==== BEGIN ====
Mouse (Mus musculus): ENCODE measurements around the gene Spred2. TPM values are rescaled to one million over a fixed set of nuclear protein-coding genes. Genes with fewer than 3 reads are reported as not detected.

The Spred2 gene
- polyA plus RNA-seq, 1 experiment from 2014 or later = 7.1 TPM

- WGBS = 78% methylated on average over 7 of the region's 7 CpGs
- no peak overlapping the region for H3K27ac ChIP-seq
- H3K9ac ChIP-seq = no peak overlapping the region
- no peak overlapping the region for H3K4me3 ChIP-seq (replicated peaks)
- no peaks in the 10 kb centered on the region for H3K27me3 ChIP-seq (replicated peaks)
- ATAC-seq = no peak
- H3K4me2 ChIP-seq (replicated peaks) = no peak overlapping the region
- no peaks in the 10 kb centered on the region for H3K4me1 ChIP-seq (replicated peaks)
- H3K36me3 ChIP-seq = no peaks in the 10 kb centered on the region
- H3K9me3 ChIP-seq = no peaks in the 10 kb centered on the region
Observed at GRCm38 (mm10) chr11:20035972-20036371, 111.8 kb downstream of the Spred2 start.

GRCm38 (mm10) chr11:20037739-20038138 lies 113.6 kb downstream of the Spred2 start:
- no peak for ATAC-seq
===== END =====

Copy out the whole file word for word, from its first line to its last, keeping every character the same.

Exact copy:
Mouse (Mus musculus): ENCODE measurements around the gene Spred2. TPM values are rescaled to one million over a fixed set of nuclear protein-coding genes. Genes with fewer than 3 reads are reported as not detected.

The Spred2 gene
- polyA plus RNA-seq, 1 experiment from 2014 or later = 7.1 TPM

- WGBS = 78% methylated on average over 7 of the region's 7 CpGs
- no peak overlapping the region for H3K27ac ChIP-seq
- H3K9ac ChIP-seq = no peak overlapping the region
- no peak overlapping the region for H3K4me3 ChIP-seq (replicated peaks)
- no peaks in the 10 kb centered on the region for H3K27me3 ChIP-seq (replicated peaks)
- ATAC-seq = no peak
- H3K4me2 ChIP-seq (replicated peaks) = no peak overlapping the region
- no peaks in the 10 kb centered on the region for H3K4me1 ChIP-seq (replicated peaks)
- H3K36me3 ChIP-seq = no peaks in the 10 kb centered on the region
- H3K9me3 ChIP-seq = no peaks in the 10 kb centered on the region
Observed at GRCm38 (mm10) chr11:20035972-20036371, 111.8 kb downstream of the Spred2 start.

GRCm38 (mm10) chr11:20037739-20038138 lies 113.6 kb downstream of the Spred2 start:
- no peak for ATAC-seq